Verdict: This song, and the other material from Kenny G’s early albums, aren’t by any means great, but they’re still a cut above his later work, and at least qualify for the title of “not terrible”.

“Lucid Dreams” and “Wishing Well” by Juicewrld

I make it a point not to speak ill of the recently dead, but now that a decent grace period has passed, I can say that I had mixed feelings about the late Juicewrld’s music. He did have an impressive gift for vocal melody, and I can see why “Lucid Dreams” was his biggest hit…it features a sample of Sting’s atmospheric Soft Rock classic “Shape of My Heart”, and Juicewrld does offer a genuinely interesting variation on the original melody.

Unfortunately, at the time that song was recorded, he was (to put it bluntly) an extremely poor lyricist, which severely hampered his attempts to be taken seriously. Now, I’m aware that Hook-Rap isn’t really a lyric-driven genre, but we’re not talking about standard Rap cliches, or even random stream-of-consciousness non-sequiturs in the Young Thug vein. We’re talking about a melodramatic, self-pitying, and frankly rather mean-spirited rant about the world in general and the gender of women in particular. Even in the Rap field, the misogyny rarely gets this personal, and since Juicewrld isn’t a shock-rapper like Eminem, all this ugly sentiment seems to have been intended straightforwardly.

As far the Hook-Rap subgenre recently dubbed “Emo-Rap” goes, if the late XXXtentacion was the equivalent of My Chemical Romance with their ambitious concepts and take-no-prisoners personal introspection, then Juicewrld at this point was more the equivalent of bands like Simple Plan and Good Charlotte, coming off in his writing like a self-involved, insufferably melodramatic teenager who thinks he invented suffering. I have no real way of knowing if this reflected his personality in any way or if he just wasn’t very good at communicating through lyrics, but either way, the resulting effect makes his early work, for all its melodic inventiveness, kind of unpleasant.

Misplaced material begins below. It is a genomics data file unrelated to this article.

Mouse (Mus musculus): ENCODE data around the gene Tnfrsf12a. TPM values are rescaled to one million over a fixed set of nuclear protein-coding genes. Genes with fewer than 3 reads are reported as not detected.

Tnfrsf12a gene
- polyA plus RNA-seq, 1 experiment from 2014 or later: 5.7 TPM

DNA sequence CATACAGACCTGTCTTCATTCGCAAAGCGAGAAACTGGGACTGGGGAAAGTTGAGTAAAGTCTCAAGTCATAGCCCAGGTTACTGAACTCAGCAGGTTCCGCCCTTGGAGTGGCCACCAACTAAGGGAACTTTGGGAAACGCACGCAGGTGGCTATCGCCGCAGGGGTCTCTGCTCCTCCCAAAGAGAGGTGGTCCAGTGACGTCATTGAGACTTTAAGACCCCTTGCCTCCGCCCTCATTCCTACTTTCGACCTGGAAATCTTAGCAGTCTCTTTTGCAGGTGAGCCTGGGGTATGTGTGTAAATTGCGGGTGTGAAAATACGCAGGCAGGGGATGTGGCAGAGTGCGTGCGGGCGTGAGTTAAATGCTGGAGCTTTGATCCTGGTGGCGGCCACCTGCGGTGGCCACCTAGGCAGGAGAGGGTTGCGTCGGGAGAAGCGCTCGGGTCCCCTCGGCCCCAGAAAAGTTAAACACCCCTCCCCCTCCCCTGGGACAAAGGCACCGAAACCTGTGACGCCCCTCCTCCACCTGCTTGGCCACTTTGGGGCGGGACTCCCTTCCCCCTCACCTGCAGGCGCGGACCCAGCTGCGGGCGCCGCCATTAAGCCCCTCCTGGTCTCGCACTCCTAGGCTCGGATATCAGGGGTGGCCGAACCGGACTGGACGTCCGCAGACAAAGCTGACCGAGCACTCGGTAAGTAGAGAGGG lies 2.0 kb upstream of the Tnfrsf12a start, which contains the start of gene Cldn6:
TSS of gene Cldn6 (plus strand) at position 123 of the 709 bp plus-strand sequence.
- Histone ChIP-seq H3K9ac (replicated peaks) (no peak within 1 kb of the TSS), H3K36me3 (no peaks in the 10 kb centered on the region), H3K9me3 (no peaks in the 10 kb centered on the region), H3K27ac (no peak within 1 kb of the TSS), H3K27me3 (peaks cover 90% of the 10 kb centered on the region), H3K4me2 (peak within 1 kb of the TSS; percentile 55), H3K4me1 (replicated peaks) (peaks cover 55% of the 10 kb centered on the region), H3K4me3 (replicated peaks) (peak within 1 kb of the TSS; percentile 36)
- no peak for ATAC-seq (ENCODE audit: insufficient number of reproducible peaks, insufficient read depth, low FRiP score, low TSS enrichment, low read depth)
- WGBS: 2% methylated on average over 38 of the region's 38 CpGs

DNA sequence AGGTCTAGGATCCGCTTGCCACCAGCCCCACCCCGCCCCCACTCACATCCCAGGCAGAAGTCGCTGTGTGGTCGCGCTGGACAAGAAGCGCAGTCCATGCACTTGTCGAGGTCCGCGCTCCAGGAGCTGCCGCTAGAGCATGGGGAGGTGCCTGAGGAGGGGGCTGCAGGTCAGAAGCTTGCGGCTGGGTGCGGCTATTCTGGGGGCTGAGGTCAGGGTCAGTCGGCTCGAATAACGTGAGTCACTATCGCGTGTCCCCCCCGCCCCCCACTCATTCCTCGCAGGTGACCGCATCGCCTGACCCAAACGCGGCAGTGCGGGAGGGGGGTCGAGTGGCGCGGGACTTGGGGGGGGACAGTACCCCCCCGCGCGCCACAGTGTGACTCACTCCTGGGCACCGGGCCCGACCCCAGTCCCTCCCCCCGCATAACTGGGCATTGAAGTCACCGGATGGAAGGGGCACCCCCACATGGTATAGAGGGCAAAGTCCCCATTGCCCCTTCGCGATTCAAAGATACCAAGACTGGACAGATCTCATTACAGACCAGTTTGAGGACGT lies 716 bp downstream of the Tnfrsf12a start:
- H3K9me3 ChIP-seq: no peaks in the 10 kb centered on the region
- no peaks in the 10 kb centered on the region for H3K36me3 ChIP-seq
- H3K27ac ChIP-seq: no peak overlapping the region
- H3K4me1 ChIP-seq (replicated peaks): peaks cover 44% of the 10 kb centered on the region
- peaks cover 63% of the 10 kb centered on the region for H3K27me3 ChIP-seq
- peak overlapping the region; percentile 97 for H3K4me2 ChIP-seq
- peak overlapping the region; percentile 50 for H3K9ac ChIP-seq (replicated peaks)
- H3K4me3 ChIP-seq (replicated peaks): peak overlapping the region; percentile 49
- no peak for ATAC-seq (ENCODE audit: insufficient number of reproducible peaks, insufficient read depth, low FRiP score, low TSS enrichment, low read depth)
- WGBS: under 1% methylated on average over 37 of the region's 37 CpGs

I actually expect the latter is true, however, because after Juicewrld’s untimely death, the Legends Never Die album came out and changed the minds of nearly all of his previous detractors, including me. Tragically, it seems that he died when he was just coming into his own as a Rapper. “Wishing Well”, the lead single and arguable highlight of that posthumous album, shows the same impressive gift for melody as Juicewrld’s earlier material, but jumps light-years ahead in terms of lyrical depth and profundity.

With some of the most perfectly chosen words ever harnessed to express true despair, this song is a magnificent achievement that, like AC/DC’s “Highway to Hell”, takes on a particularly intense power and poignancy because it was essentially the final statement of a human being who already seemed to know their self-destructive behavior was about to catch up to them to a fatal degree.

Verdict: For “Lucid Dreams”, not totally without redeeming qualities, but not precisely good, either. For “Wishing Well”…this is one of the finest Hook-Rap songs in the entire genre, and one of the best Rap songs of any kind from the last ten years, and it makes me weep for what might have been if this artist had lived.